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On Wednesday, shortly after Egyptians regained Internet access, the global hacker network known as "Anonymous" took down Egyptian government websites in a show of solidarity with anti-government protesters. The group--which launched cyber attacks against companies that cut ties with WikiLeaks in December and shut down the websites of the Tunisian government and stock exchange during that country's uprising--claimed responsibility for disabling the sites for Egypt's Ministry of Information and President Hosni Mubarak's National Democratic Party in a series of tweets:

Internet in #Egypt is up. Why isn't Mubarak's site? Because we do not forgive, We do not forget. Egyptians, Hang in there, we are with you.less than a minute ago via web is down. is down. Mr. Mubarak, when will you follow? #Jan25 #OpEgypt #Anonymousless than a minute ago via web

Anonymous reportedly used a program called Low Orbit Ion Cannon to overwhelm the government sites with fake traffic--the same strategy they employed in defending WikiLeaks. As of this writing, the Ministry of Information's website appears to have been restored.

But stepping back a minute, do people believe these kinds of virtual interventions are making a difference in the Arab world? Are the hackers advancing the cause of freedom or engaging in empty feats of engineering?

  • 'We Want Freedom', explains Anonymous member Gregg Housh, as quoted by The New York Times: "We're sick of oppressive governments encroaching on people."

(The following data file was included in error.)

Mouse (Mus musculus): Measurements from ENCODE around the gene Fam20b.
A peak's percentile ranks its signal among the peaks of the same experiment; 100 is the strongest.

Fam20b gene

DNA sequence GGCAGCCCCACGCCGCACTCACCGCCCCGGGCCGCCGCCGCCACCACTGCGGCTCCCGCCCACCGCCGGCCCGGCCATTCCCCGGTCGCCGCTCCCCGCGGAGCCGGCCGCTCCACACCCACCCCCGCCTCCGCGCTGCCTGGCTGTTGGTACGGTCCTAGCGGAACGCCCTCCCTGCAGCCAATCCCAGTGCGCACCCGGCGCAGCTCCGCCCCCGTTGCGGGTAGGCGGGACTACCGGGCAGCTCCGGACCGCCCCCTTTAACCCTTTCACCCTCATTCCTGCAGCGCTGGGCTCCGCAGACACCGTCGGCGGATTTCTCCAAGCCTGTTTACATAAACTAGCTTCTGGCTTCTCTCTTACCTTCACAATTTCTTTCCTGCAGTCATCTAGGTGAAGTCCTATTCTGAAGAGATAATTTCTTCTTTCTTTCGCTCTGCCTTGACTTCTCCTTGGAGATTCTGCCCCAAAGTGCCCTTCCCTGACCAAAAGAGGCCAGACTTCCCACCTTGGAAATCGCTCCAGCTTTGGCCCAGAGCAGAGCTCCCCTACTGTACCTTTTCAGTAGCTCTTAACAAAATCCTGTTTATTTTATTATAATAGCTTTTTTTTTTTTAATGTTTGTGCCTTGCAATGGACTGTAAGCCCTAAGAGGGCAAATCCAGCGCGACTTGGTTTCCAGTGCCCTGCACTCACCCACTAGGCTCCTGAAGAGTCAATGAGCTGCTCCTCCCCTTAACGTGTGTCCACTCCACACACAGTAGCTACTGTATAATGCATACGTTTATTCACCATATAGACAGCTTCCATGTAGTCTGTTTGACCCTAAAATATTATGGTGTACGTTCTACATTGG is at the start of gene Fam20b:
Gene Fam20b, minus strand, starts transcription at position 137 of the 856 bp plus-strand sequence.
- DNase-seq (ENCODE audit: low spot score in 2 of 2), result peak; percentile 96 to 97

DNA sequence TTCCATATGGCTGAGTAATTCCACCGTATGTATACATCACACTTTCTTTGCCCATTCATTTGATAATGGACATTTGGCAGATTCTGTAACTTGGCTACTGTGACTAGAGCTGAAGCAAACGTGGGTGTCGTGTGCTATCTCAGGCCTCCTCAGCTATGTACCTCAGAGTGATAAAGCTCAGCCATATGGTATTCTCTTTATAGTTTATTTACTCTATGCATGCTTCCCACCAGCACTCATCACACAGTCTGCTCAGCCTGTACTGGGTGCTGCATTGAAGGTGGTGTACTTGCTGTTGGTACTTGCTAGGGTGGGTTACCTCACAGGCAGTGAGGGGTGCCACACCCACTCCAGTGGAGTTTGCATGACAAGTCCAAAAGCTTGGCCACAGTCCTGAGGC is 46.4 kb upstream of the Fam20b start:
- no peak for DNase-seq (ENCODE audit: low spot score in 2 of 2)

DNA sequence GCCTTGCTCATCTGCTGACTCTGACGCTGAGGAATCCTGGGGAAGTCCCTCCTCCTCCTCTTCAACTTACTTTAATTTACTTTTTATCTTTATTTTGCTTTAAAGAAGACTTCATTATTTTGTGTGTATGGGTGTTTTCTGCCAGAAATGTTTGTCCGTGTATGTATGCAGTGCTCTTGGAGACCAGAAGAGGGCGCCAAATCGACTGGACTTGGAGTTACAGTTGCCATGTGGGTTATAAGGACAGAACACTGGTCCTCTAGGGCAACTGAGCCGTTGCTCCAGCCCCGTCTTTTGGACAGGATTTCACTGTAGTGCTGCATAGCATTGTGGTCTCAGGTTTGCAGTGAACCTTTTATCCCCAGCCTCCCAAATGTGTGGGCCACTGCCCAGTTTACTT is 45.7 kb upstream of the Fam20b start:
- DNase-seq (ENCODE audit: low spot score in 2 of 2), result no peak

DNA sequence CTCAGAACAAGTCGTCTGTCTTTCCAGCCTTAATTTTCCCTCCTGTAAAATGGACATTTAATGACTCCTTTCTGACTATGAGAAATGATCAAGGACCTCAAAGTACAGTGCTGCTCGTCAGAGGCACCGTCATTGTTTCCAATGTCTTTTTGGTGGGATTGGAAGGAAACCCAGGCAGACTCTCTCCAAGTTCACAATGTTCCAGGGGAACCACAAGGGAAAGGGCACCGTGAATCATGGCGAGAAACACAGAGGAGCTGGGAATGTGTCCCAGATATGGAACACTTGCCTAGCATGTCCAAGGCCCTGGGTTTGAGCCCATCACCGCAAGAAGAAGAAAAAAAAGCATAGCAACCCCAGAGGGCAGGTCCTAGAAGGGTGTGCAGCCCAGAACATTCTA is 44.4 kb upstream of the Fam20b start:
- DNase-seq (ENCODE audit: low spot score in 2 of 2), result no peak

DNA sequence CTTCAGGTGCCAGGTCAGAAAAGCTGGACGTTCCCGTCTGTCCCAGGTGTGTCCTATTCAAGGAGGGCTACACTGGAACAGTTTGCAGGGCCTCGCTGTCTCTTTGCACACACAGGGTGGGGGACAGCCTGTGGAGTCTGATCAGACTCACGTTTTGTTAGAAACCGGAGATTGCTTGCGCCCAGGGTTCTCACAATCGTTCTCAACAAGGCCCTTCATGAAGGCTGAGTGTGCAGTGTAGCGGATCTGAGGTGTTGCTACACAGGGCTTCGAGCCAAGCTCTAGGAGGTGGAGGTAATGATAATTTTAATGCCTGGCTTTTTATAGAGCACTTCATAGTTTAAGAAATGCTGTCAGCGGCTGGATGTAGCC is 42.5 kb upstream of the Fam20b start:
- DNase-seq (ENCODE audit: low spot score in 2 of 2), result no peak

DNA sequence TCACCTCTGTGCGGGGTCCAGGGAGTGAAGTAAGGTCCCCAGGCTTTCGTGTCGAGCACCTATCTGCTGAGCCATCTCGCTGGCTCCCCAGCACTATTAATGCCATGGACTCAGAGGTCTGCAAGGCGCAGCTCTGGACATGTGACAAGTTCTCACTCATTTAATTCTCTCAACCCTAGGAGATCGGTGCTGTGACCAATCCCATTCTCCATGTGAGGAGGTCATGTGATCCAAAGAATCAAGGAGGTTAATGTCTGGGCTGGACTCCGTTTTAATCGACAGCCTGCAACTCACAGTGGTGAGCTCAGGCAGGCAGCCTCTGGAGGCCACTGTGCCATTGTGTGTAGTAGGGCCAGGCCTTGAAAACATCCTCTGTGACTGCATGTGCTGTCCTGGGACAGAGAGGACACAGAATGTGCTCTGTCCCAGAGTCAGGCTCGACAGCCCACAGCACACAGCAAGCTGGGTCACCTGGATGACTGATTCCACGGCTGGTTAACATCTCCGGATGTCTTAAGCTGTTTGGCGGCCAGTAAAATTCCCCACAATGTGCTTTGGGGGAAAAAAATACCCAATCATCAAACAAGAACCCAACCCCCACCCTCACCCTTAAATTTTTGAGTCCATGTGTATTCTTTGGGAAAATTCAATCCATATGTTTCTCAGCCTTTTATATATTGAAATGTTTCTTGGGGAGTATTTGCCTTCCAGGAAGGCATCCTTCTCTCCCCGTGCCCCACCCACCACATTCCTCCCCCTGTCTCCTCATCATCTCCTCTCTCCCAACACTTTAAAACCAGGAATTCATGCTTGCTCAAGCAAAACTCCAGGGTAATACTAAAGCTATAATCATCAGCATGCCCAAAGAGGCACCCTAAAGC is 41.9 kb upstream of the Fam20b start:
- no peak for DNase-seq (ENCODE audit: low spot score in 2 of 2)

• This Is Hacking as Humanitarianism, argues Motherboard's Joshua Kopstein. He notes that when Egyptians lost access to the web, hackers designed a "mesh network" that enables communication in the event of an Internet blackout by transforming laptops into Internet routers. He concludes that "when communication is as essential as food, water and electricity, hackers and engineers become the new relief workers of [the] 21st Century, poised to combat information-based tragedies the world over."
  • Yemen's Next, But Will Anyone Notice? asks Gawker's Adrian Chen. Anonymous is now targeting Yemen's government websites as part of today's protests against President Ali Abdullah Saleh, he says, but will the attacks have any effect?

Yemenis probably will not notice Operation Yemen, given that only about five percent of them have access to the Internet. But that's not stopping Anonymous from getting in on what could be the Middle East's next popular uprising. The group tried to flood Egyptian schools with faxes of Wikileaks cables after Mubarak's regime cut Internet access there; maybe they can send hundreds of carrier pigeons to drop the cables into Yemen? Everyone knows Wikileaks automatically causes revolutions in repressive Arab regimes.

  • Cyber Attacks Are Largely Meaningless, asserts Joe Coscarelli at The Village Voice:

Could President Obama function without his official website? Without a doubt--and this in a country where more than 75 percent of people are internet users. So in the case of the Middle East, the hacking is little more than a symbolic showing of faraway solidarity. Moreover, considering how few of the actual protesters will ever know of the action, it's likely just a power play for respect from fellow distant spectators to admire. But that doesn't mean their reach isn't impressive. Just think of it as one more headache for any struggling regime.

This article is from the archive of our partner The Wire.

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